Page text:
RCW 46.20.385

In case you don't want to look up those statutes mentioned in there take my word reckless driving is not one of them.  But check out what magically appears on the DOL website

You may be issued an ORL/IIL, if your license is suspended for both of the following:
  • An alcohol-related offense eligible for an IIL.
  • Another offense which is eligible for an ORL.
This license allows you to drive while your license is suspended, but restricts the hours, days, and locations where you may drive.

But the problem is this magical super secret combined license is no where in any statute I can find.  Essentially it is on a website that is owned by the Washington Department of Licensing.  So I guess that is that. 

It just bothers me that for years and years this was never the case.  One of the biggest benefits of a reduction to reckless driving was no requirement of an ignition interlock device.  If a person didn't want to sit out the 30 day suspension they could apply for the occupational license which did not require an IID device.  That is no longer the case.  It appears you must apply for both the ignition interlock license and occupational license.  Pay DOL those additional fees, install the IID, and show proof of the SR22.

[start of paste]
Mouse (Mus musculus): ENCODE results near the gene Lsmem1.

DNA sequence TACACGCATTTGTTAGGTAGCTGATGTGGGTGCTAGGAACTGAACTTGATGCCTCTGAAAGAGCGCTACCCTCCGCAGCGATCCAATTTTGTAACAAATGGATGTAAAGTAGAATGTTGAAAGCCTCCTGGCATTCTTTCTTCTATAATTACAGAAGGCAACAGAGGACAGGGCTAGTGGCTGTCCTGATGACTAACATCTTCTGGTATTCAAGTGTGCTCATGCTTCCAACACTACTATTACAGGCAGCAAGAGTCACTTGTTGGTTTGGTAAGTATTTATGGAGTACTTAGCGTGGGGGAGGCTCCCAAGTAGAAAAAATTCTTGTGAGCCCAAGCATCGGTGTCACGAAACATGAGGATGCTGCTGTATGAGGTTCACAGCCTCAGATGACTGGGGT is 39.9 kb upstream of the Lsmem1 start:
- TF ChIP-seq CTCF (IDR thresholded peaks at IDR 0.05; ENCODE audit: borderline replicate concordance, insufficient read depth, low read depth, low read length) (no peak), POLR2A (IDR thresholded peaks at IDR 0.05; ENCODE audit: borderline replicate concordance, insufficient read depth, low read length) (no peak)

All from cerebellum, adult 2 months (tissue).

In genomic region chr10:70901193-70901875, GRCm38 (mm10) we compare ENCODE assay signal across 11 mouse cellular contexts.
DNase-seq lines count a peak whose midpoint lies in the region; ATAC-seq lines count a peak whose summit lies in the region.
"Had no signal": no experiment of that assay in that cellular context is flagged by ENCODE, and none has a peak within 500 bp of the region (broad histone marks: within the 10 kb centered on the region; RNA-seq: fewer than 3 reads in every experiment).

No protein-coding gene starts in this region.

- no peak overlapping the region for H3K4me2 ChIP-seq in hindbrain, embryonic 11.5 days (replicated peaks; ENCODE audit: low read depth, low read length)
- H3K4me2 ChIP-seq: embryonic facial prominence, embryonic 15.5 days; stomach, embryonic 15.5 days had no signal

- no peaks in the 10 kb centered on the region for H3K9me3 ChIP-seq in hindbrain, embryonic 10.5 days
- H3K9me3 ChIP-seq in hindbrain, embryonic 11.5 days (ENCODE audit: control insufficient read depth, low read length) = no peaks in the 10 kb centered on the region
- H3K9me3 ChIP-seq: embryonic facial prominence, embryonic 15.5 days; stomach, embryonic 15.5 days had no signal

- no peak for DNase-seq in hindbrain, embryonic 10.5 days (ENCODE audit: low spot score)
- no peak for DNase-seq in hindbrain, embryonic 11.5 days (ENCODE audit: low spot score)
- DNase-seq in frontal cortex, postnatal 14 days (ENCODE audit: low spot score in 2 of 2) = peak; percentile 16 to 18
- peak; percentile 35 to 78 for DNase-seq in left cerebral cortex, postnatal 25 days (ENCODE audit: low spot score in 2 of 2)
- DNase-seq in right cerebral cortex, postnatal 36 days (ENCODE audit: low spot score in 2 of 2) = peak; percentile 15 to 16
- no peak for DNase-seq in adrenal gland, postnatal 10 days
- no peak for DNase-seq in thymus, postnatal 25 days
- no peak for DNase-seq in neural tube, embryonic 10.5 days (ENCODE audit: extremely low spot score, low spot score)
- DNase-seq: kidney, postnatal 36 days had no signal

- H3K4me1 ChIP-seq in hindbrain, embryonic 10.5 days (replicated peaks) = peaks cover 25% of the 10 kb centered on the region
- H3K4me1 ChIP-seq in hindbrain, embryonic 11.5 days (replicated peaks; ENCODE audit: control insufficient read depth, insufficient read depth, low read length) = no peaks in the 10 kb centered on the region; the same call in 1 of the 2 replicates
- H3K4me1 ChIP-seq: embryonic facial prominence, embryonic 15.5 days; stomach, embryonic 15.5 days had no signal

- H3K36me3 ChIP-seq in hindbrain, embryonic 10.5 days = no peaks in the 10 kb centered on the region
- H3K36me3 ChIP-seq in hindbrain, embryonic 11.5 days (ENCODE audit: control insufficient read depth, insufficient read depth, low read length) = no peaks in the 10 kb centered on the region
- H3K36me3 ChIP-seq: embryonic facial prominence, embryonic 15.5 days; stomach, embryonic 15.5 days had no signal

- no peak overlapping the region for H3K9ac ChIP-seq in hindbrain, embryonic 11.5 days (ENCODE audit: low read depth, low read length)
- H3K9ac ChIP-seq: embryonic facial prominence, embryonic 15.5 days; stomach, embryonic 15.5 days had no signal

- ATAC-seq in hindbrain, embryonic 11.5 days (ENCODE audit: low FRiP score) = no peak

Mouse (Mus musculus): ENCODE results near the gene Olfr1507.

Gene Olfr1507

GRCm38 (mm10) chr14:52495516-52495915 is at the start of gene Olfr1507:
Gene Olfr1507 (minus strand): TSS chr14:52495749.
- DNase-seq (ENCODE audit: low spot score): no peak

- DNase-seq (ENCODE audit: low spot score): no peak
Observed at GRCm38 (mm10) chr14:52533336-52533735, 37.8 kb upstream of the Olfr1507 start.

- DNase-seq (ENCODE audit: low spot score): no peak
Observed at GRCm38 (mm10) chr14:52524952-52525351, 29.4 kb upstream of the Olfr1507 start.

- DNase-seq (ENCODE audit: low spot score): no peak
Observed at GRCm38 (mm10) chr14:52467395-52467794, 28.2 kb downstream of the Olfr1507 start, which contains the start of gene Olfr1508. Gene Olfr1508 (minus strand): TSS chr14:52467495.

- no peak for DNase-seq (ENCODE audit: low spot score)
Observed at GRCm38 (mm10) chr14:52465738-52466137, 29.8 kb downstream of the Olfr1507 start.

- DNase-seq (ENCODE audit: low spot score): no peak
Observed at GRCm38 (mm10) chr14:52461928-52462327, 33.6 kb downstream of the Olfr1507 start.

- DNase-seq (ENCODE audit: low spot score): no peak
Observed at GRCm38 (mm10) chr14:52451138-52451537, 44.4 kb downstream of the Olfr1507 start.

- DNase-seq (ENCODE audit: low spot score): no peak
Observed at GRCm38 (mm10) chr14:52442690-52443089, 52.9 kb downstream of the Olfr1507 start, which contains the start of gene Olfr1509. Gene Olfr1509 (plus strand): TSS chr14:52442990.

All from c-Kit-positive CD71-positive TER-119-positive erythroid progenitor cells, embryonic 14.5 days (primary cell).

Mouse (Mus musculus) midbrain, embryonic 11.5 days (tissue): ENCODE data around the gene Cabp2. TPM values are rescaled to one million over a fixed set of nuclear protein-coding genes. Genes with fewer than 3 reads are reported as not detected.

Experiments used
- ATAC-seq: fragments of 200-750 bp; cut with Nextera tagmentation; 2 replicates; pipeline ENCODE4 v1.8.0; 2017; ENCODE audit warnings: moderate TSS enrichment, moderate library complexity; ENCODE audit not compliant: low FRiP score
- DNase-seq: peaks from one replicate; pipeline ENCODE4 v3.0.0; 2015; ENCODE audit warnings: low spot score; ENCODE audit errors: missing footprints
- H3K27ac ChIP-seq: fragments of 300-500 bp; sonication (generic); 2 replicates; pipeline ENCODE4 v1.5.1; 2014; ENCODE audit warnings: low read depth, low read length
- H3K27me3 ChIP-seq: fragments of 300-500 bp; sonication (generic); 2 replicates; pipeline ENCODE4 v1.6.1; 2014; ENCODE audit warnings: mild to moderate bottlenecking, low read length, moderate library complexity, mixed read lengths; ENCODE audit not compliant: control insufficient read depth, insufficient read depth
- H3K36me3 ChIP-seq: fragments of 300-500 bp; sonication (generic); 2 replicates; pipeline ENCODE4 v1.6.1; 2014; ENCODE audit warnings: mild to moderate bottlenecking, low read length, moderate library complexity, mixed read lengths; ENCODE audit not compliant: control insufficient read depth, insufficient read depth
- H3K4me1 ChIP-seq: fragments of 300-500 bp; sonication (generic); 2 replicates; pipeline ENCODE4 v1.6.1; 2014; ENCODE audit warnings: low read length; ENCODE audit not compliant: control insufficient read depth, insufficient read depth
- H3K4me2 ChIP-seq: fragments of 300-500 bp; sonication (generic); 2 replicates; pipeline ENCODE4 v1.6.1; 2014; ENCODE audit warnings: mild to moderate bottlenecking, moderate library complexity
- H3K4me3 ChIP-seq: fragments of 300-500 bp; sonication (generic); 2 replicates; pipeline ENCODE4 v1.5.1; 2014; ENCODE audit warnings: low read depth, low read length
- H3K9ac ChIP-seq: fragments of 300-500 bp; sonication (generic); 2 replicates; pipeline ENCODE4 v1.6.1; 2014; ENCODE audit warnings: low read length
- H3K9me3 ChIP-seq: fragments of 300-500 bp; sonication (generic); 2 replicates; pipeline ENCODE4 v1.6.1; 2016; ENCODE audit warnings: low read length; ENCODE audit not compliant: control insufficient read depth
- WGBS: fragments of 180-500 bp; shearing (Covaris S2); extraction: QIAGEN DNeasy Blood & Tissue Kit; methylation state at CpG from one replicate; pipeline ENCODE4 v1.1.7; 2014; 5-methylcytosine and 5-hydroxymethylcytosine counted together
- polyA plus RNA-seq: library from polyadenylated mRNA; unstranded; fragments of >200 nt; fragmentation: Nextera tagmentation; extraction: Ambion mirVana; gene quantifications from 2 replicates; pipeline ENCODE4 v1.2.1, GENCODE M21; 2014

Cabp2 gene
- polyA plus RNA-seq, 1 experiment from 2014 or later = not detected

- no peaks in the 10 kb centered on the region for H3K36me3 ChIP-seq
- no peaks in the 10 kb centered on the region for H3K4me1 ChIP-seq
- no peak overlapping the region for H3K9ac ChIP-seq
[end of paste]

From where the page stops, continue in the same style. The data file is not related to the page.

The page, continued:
Bureaucracy at its best I guess!

About the author: Matthew Leyba is a Seattle DUI Attorney.  His practice focuses on representing those accused of DUI and other alcohol related offenses.  He is currently rated by Avvo as a Top DUI Attorney in Seattle, and was recently named a 2013 Rising Star in the field of DUI Defense by Superlawyers Magazine.  An honor less than 2.5% of all Attorneys receive.